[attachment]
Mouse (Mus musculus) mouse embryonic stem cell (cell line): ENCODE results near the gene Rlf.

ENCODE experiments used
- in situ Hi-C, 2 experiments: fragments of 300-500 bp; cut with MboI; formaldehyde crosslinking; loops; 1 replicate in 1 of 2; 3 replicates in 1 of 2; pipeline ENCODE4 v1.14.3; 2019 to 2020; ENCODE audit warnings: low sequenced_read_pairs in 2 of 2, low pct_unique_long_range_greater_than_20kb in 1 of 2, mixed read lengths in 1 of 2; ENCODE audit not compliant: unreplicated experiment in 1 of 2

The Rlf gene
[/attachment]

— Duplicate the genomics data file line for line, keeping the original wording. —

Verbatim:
Mouse (Mus musculus) mouse embryonic stem cell (cell line): ENCODE results near the gene Rlf.

ENCODE experiments used
- in situ Hi-C, 2 experiments: fragments of 300-500 bp; cut with MboI; formaldehyde crosslinking; loops; 1 replicate in 1 of 2; 3 replicates in 1 of 2; pipeline ENCODE4 v1.14.3; 2019 to 2020; ENCODE audit warnings: low sequenced_read_pairs in 2 of 2, low pct_unique_long_range_greater_than_20kb in 1 of 2, mixed read lengths in 1 of 2; ENCODE audit not compliant: unreplicated experiment in 1 of 2

The Rlf gene